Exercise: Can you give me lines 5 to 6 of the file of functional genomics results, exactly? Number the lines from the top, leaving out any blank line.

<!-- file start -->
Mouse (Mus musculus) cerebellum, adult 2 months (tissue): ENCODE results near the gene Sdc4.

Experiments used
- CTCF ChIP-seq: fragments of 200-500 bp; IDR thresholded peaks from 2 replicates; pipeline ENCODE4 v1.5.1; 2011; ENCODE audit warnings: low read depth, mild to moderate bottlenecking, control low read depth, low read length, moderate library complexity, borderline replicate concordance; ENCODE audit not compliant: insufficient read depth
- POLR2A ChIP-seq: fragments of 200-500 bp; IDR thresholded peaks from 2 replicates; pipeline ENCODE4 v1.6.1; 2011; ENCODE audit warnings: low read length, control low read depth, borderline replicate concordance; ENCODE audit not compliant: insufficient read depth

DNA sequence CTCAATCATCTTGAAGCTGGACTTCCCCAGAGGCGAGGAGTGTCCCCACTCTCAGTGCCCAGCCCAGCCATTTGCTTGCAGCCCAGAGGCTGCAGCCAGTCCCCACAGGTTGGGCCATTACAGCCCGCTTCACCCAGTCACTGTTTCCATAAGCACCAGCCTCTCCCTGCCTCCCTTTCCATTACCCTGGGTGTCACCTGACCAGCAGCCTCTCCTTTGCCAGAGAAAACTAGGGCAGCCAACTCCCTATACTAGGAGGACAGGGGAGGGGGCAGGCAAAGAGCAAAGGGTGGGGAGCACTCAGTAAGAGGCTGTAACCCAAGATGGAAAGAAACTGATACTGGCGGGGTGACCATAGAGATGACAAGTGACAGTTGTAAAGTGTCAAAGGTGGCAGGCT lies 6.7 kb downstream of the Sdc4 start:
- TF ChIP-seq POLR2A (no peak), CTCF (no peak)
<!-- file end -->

DNA sequence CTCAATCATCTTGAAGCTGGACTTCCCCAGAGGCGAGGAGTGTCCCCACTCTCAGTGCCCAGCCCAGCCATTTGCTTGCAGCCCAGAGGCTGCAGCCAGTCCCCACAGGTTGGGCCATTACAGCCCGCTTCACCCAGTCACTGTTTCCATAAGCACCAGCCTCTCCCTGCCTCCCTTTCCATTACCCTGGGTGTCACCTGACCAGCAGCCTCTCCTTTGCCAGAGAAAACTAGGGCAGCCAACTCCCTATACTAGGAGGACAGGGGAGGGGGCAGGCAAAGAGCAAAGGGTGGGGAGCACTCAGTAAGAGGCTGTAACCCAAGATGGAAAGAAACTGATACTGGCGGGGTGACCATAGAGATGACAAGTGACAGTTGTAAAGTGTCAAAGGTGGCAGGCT lies 6.7 kb downstream of the Sdc4 start:
- TF ChIP-seq POLR2A (no peak), CTCF (no peak)